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A W.R. Berkley unit does not have to defend or indemnify a hotel charged with harboring sex traffickers under an assault-or-battery exclusion in its commercial general liability policy, a federal appeals court said Friday, in affirming a lower court ruling.
The Neshaminy Inn in Trevose, Pennsylvania, was sued by three Philadelphia women, two of whom were teenagers at the time, alleging they were trafficked for sex at the inn while the policy was in effect, according to the ruling by the 3rd U.S. Circuit Court of Appeals in Philadelphia in Nautilus Insurance Co. v. Motel Management Services Inc., dba Neshaminy Inn et al.
Two of the women were recruited as prostitutes by a now-convicted trafficker who kept them dependent on him by shooting them up with heroin, forcing them to smoke crack cocaine in between customers and treating them in an aggressive manner that further instilled a sense of fear and anxiety, the ruling said.
The third woman alleged a similar pattern of victimization, claiming she was the victim of violent criminal acts, suffered serious bodily harm and “exhibited fear and anxiety.”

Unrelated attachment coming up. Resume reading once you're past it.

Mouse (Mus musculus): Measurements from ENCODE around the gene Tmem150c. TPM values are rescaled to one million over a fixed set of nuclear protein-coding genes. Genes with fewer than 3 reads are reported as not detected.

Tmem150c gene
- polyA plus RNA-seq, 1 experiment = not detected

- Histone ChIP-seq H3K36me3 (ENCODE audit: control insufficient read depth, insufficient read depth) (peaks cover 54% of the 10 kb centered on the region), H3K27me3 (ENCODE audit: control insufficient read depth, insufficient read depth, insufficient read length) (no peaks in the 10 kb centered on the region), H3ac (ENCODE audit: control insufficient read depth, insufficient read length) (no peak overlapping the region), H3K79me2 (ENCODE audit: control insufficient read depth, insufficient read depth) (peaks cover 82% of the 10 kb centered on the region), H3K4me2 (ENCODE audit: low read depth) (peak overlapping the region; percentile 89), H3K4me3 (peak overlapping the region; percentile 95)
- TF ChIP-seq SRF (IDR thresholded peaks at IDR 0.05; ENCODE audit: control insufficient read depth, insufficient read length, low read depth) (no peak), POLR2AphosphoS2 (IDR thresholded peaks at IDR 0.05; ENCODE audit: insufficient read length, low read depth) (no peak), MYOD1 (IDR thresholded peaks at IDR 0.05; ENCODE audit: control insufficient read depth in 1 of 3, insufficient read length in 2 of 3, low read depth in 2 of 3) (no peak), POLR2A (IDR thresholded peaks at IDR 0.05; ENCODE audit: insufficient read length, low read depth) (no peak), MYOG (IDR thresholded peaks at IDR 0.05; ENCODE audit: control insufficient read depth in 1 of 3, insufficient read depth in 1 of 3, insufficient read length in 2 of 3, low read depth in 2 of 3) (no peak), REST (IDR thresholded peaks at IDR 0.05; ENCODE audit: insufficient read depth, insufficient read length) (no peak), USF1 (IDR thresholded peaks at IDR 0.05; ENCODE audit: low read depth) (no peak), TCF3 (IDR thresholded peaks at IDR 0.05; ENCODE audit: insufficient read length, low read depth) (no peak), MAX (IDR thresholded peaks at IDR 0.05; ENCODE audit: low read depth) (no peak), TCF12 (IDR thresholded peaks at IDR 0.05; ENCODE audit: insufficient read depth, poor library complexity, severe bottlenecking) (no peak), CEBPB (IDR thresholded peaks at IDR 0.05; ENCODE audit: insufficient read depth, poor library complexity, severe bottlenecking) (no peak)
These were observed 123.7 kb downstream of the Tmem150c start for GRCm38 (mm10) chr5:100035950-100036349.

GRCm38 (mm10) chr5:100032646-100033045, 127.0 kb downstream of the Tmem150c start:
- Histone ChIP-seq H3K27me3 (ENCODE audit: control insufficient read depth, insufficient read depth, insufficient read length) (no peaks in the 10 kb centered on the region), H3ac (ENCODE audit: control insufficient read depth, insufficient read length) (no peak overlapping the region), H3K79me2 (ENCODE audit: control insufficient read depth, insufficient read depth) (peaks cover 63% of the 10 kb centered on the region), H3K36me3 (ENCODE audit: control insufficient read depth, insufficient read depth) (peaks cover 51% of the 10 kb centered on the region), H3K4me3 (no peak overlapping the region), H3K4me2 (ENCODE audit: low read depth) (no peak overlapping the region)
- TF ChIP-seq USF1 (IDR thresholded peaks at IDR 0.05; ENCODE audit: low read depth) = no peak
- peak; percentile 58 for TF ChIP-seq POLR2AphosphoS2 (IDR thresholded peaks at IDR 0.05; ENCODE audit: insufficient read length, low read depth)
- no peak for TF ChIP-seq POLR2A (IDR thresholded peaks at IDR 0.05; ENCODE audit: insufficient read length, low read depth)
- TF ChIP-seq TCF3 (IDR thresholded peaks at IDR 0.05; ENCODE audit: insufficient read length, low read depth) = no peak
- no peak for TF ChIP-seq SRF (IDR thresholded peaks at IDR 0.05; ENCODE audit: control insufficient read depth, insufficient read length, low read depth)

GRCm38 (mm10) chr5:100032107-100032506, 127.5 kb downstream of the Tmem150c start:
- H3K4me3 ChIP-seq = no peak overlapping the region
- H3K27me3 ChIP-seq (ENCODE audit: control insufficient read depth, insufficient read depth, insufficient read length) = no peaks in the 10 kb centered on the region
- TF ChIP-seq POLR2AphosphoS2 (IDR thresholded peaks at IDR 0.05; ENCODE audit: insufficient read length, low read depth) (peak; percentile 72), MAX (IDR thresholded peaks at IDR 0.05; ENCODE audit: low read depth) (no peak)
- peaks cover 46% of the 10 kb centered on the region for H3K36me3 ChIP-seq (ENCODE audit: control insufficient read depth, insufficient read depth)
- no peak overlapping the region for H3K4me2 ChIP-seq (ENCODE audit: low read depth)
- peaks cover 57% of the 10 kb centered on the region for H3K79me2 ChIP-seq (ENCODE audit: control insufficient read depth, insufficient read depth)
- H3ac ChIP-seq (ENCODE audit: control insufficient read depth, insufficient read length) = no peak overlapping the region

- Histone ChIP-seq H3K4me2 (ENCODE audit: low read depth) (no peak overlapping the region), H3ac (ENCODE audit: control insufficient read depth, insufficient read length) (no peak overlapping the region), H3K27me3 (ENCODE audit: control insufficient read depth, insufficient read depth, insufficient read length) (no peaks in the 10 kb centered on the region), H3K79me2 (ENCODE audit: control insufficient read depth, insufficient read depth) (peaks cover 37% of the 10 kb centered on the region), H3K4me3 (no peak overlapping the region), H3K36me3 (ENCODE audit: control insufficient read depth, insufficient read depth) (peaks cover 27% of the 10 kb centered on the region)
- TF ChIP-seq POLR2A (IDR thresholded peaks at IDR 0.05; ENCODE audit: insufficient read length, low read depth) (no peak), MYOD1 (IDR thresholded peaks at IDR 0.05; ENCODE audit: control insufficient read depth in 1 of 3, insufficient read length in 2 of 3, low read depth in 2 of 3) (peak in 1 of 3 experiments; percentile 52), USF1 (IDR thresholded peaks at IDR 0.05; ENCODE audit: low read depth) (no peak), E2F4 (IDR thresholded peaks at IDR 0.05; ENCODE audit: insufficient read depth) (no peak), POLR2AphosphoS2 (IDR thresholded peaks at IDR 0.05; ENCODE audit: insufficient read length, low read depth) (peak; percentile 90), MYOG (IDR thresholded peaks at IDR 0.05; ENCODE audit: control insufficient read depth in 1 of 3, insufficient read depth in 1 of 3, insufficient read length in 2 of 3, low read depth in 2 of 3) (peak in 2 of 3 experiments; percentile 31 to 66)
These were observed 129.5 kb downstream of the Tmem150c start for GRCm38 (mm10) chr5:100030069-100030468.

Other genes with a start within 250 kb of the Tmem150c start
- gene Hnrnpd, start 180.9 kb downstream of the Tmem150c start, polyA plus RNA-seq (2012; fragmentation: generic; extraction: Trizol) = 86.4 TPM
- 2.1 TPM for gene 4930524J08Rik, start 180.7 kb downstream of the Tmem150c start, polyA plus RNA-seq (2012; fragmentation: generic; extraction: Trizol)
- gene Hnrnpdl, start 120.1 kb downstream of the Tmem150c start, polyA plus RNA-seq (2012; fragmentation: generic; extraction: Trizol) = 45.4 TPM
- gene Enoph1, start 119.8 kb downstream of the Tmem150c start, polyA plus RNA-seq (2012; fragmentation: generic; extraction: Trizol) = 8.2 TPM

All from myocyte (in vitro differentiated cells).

The lawsuit sought compensatory and punitive damages for the inn’s alleged negligence in failing to prevent or disrupt the alleged human trafficking and for its violation of the Pennsylvania Human Trafficking Law, the ruling said.
Berkley unit Nautilus initially assumed the inn’s defense under a reservation of rights but then believed the claims fell within its commercial general liability policy’s assault-or-battery exclusion.
It filed suit in U.S. District Court in Philadelphia seeking a declaratory judgment it did not have to defend or indemnify the inn. The district court ruled in the insurer’s favor and was affirmed by a three-judge appeals court panel.
“In this case, the decisive language of the insurance policy excludes all claims ‘arising out of ant assault or battery,’” the ruling said. This “ambiguously applies to the underlying claims against Neshaminy Inn.’
“Each victim alleged that their traffickers treated them in an aggressive or violent manner and made them feel a sense of fear and anxiety while being trafficked,” it said.
“Selling the women for sex under these circumstances qualified as assault because it placed them in imminent apprehension of a harmful or offensive bodily contact,” it said.
“Similarly, the allegations in each of the complaints suffice for battery: by using force and drugs to compel the women’s participation in the sex trade, the traffickers subjected the women to harmful or offensive bodily contact without their consent,” it said, in affirming the lower court’s ruling.
Attorneys had no comment or did not respond to a request for comment.